The Future of the Brain

By Myslinski, Norbert R. | The World and I, August 2000 | Go to article overview

The Future of the Brain


Myslinski, Norbert R., The World and I


The pairing of innovative technologies with scientific discoveries about the brain opens new ways of handling information, treating diseases, and possibly creating robots with human characteristics.

"For I dipp'd into the future,"

"far as human eye could see,"

"Saw the Vision of the world,"

"and all the wonder that would be."

----Alfred, Lord Tennyson

An understanding of the brain helps us understand our nature. Over the course of evolution, the brain has acquired greater functions and higher consciousness. The reptilian brain, for instance, exerts control over vegetative functions, such as eating, sleeping, and reproduction. Development of the mammalian brain added the ability to express emotions. The human brain has the additional powers of cognition--such as reasoning, judgment, problem solving, and creativity. The latter functions, which are controlled by an area of the brain called the prefrontal cortex (located behind the forehead), distinguish us from other forms of life and represent the flower of our humanity. They have allowed us to re-create ourselves and decide our destiny.

Besides these long-term changes, our brains undergo short-term modifications during our lifetime. Not only does the brain control behavior, but one's behavior leads to changes in the brain, in terms of both structure and function. Subjective experiences play a major role in brain functions and the manifestation of one's mind, consciousness, and personal values. Thus the brain adapts to each individual's changing world.

Modern society and technology have given us the time, protection, and freedom to focus on the higher powers of the brain. As individual freedoms and the free enterprise system are extended around the world, we will see a continuing rise of innovative ventures and scientific exploration. In addition, our success at eliminating brain diseases and expanding brain functions will depend on the uniquely human characteristics of the brain. Given the finances and technology, we will need vision and creativity.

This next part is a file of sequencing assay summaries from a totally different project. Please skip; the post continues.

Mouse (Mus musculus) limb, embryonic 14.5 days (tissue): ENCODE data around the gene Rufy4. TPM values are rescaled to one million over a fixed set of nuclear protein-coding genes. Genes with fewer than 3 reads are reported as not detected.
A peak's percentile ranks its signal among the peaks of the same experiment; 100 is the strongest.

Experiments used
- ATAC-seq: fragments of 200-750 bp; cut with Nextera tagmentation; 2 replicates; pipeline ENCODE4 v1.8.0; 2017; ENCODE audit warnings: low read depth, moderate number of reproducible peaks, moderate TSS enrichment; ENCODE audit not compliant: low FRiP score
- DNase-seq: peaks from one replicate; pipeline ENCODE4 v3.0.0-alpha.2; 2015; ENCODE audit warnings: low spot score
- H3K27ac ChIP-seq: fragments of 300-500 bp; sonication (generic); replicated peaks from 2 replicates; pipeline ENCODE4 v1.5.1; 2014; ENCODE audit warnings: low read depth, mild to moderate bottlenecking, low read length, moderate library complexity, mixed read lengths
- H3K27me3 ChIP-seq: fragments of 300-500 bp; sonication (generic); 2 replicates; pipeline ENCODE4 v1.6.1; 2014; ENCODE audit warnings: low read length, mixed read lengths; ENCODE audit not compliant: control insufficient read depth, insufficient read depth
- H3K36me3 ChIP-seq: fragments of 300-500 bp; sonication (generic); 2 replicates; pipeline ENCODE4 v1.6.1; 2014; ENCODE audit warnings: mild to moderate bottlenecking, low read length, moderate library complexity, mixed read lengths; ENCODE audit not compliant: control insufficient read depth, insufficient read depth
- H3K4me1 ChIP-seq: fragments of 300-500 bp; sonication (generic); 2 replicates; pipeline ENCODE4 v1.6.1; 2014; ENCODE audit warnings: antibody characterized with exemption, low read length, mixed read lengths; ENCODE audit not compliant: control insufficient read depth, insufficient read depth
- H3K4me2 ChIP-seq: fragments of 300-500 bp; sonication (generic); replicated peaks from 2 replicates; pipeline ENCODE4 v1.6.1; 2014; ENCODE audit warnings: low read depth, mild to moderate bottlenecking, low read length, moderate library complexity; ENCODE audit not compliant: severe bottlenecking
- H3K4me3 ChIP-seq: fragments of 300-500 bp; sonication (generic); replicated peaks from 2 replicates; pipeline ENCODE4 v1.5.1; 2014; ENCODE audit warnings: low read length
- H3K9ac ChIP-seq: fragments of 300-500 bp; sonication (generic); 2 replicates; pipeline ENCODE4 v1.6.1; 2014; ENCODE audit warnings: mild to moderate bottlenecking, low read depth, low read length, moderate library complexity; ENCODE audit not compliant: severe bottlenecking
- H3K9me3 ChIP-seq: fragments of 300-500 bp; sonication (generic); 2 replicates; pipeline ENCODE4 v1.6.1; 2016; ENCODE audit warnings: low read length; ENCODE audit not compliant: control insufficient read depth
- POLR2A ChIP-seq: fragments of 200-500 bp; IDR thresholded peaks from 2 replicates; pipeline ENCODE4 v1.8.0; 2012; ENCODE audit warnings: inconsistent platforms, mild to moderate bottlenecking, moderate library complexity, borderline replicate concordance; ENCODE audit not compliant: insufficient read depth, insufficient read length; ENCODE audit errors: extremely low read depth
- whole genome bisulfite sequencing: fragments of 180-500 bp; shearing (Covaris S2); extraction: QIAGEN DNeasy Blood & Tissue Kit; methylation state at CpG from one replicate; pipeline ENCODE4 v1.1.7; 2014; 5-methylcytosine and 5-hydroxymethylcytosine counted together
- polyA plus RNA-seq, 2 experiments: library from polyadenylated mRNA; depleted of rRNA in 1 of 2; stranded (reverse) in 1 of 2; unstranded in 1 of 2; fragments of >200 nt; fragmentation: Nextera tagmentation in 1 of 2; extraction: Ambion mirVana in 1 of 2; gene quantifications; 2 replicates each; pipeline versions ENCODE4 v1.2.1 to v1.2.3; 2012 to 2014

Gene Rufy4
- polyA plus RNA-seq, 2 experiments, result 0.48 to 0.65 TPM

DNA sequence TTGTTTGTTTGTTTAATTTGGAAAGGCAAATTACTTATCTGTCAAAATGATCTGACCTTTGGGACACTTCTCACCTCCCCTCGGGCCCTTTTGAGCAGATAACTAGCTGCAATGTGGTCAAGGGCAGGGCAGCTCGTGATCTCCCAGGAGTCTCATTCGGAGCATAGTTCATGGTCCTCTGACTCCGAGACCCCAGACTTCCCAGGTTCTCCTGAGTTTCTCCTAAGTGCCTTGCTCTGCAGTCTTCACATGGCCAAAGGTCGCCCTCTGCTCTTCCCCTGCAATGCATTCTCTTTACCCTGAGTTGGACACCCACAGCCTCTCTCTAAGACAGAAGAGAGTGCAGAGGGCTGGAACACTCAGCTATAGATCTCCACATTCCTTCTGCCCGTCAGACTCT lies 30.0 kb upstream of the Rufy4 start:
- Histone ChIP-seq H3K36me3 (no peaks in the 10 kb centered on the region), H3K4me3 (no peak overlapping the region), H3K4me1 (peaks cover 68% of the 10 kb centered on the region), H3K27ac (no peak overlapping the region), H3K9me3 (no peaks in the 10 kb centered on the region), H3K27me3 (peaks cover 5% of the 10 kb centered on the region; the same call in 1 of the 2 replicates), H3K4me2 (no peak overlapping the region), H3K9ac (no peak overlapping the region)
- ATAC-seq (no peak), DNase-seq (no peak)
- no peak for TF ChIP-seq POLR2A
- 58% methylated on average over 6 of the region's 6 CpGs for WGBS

But modern technology also raises a number of questions about our future. For instance, how will the continuing information explosion challenge the powers of our brains? What does the next century have in store for us regarding memory drugs, brain surgery, brain regeneration, and other treatments for brain disorders? How will the relationships between mind and body or brain and machine evolve? More important, are we prepared to handle such challenges, socially, psychologically, and ethically?

The information explosion

Information technologies have been increasingly successful in helping us acquire and communicate large new areas of knowledge. But the same success challenges the brain's capacity [see "Sherlock Holmes' Lesson," The World & I, June 2000, p. 317]. How will the brain continue to cope with this information explosion? It will probably employ the same techniques it always has: filtering, organizing, and selective forgetting.

Already, the brain filters out more than 99 percent of all sensory input before it reaches consciousness. In the future, it will be even more important to filter out the repetitive, boring, and unnecessary, and retain the novel, relevant, and necessary information. Actually, the brain is not good at remembering isolated facts but is great at organizing and associating thoughts and ideas. This ability will help it handle new information without suffering overload.

Just as important as the biology inside the brain is the technology outside. First with the introduction of books, and now computers, we have become increasingly reliant on artificial means of storing information. Thus the relative need for long-term (storage) memory in the brain and the time span for storage have decreased. As this trend continues, we will make greater use of our working memory and less use of our storage memory [see "Now Where Did I Put Those Keys? …

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